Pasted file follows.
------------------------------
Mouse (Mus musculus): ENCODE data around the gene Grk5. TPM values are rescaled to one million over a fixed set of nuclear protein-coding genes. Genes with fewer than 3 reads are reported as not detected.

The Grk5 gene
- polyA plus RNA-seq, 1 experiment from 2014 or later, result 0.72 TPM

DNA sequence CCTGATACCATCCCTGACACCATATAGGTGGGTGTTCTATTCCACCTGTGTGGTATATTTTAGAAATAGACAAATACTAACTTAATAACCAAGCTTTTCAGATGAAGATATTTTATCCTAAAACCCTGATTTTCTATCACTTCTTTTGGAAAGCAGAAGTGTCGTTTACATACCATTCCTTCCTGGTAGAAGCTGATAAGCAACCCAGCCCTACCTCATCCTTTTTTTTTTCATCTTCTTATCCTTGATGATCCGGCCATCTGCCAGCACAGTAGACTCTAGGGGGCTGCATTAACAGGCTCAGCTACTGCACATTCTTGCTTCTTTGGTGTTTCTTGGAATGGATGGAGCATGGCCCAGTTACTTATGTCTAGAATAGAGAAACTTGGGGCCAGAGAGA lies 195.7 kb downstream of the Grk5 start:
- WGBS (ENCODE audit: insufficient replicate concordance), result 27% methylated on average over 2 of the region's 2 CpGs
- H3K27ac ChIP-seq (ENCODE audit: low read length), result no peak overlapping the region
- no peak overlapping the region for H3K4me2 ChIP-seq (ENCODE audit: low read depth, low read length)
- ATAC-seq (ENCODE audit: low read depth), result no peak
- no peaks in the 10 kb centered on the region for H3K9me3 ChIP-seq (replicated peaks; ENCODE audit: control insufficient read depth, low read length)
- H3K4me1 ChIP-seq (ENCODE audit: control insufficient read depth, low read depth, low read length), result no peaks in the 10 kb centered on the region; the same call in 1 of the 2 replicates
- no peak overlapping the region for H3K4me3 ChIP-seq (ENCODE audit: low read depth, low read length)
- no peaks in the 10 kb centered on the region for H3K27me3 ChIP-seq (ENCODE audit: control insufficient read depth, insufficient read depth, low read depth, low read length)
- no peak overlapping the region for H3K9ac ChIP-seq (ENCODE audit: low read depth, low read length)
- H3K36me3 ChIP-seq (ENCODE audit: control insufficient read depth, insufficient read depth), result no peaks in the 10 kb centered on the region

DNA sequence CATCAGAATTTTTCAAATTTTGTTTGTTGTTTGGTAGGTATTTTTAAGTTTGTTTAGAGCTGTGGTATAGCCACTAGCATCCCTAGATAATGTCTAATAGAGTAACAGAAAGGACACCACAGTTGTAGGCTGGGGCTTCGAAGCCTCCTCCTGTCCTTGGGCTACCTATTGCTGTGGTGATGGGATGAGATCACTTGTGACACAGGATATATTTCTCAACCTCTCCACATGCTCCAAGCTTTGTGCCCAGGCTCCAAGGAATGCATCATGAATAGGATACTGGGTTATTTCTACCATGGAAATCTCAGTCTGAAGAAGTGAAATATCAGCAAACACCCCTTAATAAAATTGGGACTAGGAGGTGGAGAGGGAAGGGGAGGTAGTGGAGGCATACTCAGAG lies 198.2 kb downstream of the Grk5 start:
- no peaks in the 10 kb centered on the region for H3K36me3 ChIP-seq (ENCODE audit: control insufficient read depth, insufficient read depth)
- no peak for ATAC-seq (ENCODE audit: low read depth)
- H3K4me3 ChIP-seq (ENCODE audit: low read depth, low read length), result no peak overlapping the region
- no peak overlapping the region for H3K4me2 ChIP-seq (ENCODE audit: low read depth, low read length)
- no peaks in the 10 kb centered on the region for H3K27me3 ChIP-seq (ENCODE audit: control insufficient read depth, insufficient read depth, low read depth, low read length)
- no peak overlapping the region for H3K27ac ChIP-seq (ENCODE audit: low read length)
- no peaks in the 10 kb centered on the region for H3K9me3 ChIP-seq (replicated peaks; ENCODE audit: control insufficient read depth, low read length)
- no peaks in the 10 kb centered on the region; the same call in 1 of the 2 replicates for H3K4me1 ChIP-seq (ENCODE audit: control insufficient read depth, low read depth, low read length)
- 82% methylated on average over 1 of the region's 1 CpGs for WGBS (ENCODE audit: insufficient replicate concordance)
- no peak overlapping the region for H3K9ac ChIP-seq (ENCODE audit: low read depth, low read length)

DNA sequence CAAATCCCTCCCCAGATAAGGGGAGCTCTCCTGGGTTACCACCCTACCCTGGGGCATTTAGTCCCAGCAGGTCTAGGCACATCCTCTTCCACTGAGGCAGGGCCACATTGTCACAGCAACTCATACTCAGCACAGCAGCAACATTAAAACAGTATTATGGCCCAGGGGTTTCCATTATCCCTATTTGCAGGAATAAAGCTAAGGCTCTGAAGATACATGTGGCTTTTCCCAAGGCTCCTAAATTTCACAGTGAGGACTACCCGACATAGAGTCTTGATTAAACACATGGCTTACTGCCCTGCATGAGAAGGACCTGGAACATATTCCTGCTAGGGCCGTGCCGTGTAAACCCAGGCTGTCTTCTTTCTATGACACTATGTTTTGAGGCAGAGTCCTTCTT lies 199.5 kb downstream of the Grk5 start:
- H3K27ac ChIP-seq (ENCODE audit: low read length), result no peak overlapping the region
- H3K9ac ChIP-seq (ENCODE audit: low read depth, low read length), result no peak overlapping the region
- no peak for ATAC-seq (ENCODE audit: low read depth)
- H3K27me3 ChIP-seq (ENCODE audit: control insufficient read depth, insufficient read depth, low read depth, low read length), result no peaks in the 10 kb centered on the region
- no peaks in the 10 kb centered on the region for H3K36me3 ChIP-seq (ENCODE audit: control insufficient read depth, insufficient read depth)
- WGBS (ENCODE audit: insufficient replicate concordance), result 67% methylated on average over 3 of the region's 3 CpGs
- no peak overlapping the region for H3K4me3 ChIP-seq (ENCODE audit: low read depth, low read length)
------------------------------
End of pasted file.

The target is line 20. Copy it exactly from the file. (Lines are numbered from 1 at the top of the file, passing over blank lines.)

- no peaks in the 10 kb centered on the region for H3K27me3 ChIP-seq (ENCODE audit: control insufficient read depth, insufficient read depth, low read depth, low read length)